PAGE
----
Whenever I go to the Starbucks by the Wax Museum, I often see this one couple. I’m not sure whether they’re married or not, but they’re a unique couple. The reason why they’re unique is because the girlfriend/wife is deaf/mute. Whenever I see them, they’re both talking in sign language, happy as can be. Indeed, judging by the smiles on their faces, it’s a joy, rather than a burden, to be working through the hands they have been dealt, hand-in-hand (wordplay absolutely intended).
What stands out to me is that (I’m assuming) she had this disability long before they started their relationship. Not being able to talk, I’m guessing she often had to let her actions speak louder than her words. Unsurprisingly, I’m sure her actions were what attracted her boyfriend/husband to her in the first place. In light of that, I’m sure learning how to speak in sign language was not a chore, but a joy for him. In any case, I’m sure you can imagine the thousands of adorable, touching and humbling ways their love has been expressed within their unique arrangement.
…The thing is, how I imagine he cares for her SHOULD be the norm. If you think about it, it’s a no-brainer (not taking lightly at all the supernatural strength, patience, compassion, etc. that’s necessary in such circumstances) to muster up compassionate, loving sacrifice when such disability is visible and permanent. What is interesting is that we often romanticize such examples, make a narrative out of them, and then coolly dismiss them as we finish suspending our realistic expectations in order to entertain this one, exceptional story.
Well, I’ve got news for all of us – we ALL have deficiencies that are daily visible and crippling us, and it’s called SIN (Romans 3:23). Unlike the condition of the above-mentioned woman, however, our condition of sin is far from the exception – it’s the debilitating, crushing norm. However, by the unmerited, gracious, saving work of Jesus Christ, we are raised to glory rather than left to drown in our trespasses. Therefore, following Christ’s example, we are to love one another as He first loved us. This should overflow into and transform our relationships with family, friends, and ultimately/eventually, our spouses.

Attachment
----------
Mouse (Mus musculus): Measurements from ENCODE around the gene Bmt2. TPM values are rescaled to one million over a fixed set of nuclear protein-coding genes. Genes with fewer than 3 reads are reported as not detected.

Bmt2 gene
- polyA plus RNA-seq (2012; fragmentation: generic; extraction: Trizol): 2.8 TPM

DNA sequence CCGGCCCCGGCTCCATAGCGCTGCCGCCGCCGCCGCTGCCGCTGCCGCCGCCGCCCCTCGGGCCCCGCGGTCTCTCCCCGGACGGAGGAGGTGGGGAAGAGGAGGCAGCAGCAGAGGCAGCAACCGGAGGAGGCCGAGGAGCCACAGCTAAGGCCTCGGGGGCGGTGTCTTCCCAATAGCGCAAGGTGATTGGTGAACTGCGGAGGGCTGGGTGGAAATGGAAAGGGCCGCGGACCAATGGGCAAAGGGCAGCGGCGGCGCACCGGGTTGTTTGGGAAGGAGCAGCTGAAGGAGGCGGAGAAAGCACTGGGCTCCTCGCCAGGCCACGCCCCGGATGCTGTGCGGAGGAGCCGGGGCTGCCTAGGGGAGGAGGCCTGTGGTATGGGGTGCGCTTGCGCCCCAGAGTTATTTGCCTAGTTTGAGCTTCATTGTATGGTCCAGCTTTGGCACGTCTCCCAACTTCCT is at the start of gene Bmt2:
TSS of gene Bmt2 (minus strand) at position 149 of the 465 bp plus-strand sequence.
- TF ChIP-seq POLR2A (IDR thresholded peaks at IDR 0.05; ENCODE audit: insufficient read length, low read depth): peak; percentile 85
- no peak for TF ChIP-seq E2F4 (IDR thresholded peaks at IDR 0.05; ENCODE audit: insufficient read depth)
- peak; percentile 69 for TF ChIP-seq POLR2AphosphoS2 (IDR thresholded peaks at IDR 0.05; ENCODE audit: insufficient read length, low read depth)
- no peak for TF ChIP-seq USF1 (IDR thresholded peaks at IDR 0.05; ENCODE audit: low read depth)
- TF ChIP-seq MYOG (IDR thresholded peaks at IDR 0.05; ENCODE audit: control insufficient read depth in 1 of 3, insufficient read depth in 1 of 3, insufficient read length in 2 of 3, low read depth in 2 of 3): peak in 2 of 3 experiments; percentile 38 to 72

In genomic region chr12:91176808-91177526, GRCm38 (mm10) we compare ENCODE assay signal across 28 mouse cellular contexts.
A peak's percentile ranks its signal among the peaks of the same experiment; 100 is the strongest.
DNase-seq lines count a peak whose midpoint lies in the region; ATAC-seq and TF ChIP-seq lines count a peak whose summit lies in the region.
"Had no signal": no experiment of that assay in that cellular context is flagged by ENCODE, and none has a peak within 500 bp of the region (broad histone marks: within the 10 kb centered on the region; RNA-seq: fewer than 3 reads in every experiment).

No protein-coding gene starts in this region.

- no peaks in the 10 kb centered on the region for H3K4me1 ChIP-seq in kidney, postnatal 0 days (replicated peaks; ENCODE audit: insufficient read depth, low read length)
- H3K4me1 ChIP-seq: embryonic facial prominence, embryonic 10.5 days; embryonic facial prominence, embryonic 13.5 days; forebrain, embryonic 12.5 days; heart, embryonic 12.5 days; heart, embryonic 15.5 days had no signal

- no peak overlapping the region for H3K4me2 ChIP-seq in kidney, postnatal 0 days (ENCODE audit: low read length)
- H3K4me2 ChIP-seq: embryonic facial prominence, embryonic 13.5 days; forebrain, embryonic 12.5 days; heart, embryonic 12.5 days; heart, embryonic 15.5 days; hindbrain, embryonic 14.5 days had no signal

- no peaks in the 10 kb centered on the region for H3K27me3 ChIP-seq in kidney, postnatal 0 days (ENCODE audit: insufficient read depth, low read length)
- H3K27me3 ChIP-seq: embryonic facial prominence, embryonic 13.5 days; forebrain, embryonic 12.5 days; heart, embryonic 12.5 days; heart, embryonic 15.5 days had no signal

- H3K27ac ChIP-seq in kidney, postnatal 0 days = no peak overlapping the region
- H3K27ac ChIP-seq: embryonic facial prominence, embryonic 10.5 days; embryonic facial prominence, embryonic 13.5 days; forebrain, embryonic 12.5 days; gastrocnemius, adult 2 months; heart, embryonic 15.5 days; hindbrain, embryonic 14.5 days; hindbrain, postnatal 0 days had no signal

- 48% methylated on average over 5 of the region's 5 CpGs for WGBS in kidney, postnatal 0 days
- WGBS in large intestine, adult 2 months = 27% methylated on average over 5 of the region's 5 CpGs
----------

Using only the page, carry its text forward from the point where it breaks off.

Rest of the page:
As I began this post with an example of romance and relationships, I figure it’s just as well that I end on that note. When I think about how I want to lead my wife (and eventually kids), I think Douglas Wilson took the words right out of my mouth when he said “masculinity is the glad assumption of responsibility”. I hope that in my marriage, my approach to my wife’s sins and imperfections is similar to that of the above-mentioned man to his beloved’s disability. He will never heal her condition, but that hasn’t stopped him from lovingly working with her to make the best of a flawed situation. Similarly, I may not be able to “heal” my wife’s sins (only God has that power, and He’s already “healed” us by covering our sins with Christ’s atoning blood), but I can work with her as a loving ally, friend and lover as we make the best of a flawed situation for the glory of God.